Report on Niagara Co SPCA
January 30, 2012
A report detailing the results of an investigation done by the SPCA Serving Erie County into allegations of wrongdoing against the Niagara County SPCA in NY has been published. Here are some of the points included in that report.
The shelter’s software was not being used fully and records were incomplete. The director had attended a conference offering workshops on how to use the shelter’s software shortly after he was hired. Neither the director not the board reviewed the reports generated by the software and hundreds of pets remain unaccounted for. There was a huge disconnect between the hundreds of pets listed in-house and those few listed online. The software provides the shelter the ability to easily sync the in-house records with the online postings but it was never utilized.
The board members and director all believed the shelter was “no kill” but none had ever checked to see if all healthy/treatable pets were being saved. When questioned, one board member defined killing for space as “necessary euthanasia”.
Even though the agency’s by-laws require an annual financial contribution by members of the board, approximately half the board members had made no donations in 2011.
The director was surprised to learn that his shelter had killed at least 473 cats and 100 dogs between October 1 and December 15, 2011. He never reviewed data on intakes, killings or RTOs – only adoptions.
Per the director, the vet tech made up the kill list and he reviewed the dogs on the list with the tech because sometimes staff would ask him why a particular dog was killed. Since nobody ever asked about the dead cats, he didn’t bother making himself aware of their killings. A review of records revealed that the director was in fact only reviewing some of the dogs on the kill list, not all as he had stated.
The techs were killing conscious pets via heartstick, using a drug called Rompun first which caused the pets to vomit but did not sedate them. Treatable pets were killed and killing for space was commonplace. Pets were killed in view of living animals. The techs were told not to list “space” as a reason for killing so they would try to find something else to use as an excuse for killing such as bad teeth.
The drivers from the shelter who were sent to investigate claims of animal cruelty are not Peace Officers and have no power to bring charges against offenders. Sometimes animals were seized from cruel conditions but were returned since charges were never brought.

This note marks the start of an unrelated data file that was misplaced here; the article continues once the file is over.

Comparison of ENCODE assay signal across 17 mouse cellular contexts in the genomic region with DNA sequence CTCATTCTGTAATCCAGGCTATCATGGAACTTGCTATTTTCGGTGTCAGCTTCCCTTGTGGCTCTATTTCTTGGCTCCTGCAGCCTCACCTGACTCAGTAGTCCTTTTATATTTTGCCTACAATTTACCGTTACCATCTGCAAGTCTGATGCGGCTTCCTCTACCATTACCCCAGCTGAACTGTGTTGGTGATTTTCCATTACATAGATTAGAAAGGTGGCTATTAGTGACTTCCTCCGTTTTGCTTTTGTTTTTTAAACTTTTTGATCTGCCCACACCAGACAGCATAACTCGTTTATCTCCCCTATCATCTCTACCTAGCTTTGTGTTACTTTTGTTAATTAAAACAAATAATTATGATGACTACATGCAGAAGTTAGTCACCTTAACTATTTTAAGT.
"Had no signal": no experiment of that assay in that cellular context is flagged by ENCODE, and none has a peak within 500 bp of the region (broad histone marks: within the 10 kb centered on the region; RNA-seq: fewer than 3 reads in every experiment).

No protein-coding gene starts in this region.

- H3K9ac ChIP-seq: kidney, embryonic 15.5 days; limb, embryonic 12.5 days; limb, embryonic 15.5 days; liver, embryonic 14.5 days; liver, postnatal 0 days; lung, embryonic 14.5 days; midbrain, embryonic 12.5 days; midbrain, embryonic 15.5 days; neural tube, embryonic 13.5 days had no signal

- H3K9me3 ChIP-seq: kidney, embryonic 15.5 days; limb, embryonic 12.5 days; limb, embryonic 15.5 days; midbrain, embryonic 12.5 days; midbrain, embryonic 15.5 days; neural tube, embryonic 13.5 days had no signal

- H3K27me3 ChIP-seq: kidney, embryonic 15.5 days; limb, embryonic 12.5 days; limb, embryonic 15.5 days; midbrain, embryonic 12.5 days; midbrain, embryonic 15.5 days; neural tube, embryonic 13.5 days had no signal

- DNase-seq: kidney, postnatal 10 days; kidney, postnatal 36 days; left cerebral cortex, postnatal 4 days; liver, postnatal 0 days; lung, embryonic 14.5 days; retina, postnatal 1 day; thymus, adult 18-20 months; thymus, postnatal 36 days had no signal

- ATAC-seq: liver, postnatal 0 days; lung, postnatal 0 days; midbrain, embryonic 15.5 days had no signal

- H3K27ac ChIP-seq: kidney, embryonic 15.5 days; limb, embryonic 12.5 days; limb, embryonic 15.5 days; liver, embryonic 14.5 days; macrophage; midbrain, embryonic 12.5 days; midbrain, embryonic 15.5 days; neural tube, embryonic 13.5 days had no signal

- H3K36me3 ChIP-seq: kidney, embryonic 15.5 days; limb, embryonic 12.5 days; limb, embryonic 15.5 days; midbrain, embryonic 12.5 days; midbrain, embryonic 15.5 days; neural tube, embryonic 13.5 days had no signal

The cat room at the shelter is kept locked to keep the public out. When it was suggested to the director that he unlock the door and let adopters in to see and touch the cats, he refused saying that touching cats leads to the spread of disease within the population. The shelter accepts feral cats, holds them for the stray holding period, then kills them. The director did not want to stop accepting feral cats from the people who regularly brought them in as it would mean a loss of income.
A litter of very young puppies was being housed in the stray area next to a dog whose kennel sign said “rabies suspect” on it.
The overall impression of the shelter is one of dysfunctional relationships, childish behavior and lack of leadership resulting in the suffering and needless killing of pets.
These are some direct quotes lifted from the report:
As NCSPCA is the largest organization in the county, meaning that it handles the most animals, it has a moral obligation to reach out to any and all that can help, regardless of differences of opinion.
Providing services for animal control while operating under the mission to protect animals creates two entirely different platforms for the organization and can seriously impede progress to meet the stated mission of the NCSPCA.
For a humane agency to be the “dog catchers” of the community, to be collecting fees and fines for the government, to house dogs involved in complaints, (such as dangerous dogs for long periods of time), does not align with animal protection. There is currently a dog that was seized as a dangerous dog in early September 2011 being “cared” for at the NCSPCA. The dog has lived in a small kennel for almost five months, barking and snarling at anyone who approaches him. The dog is living a miserable existence with no touching, walking, kennel enrichment, or companionship. That an SPCA is keeping this animal under these circumstances cannot be acceptable.
[T]here is a veterinarian on the board who has never looked at the controlled substance logs, has never asked to see procedures such as euthanasia performed, never attended any shelter medicine workshop, webinar, or attended other veterinary medical educational forums that deal with the operation of a shelter.
There are no SOPs at NCSPCA for general animal care/handling/feral cats/animal health care/incoming exams/vaccination protocols/sterilization/disease control and sanitation/isolation/feeding protocols/zoonoses/bite case protocol/euthanasia paperwork method and disposal of the bodies.
The NCSPCA does not have any SOPs with regards to adoption selection criteria or behavioral assessments.
The conditions which automatically lead to a verdict of euthanasia are parvo, distemper, feral, FIV and FeLV.
The NCSPCA does not have any SOP’s with regards to the adoption process.
Hard work and hard decisions need to be made by those in positions to shape the future of this organization.
Those are the final words of the report. What actions will be taken by the Niagara Co SPCA as a result of this report remain to be seen.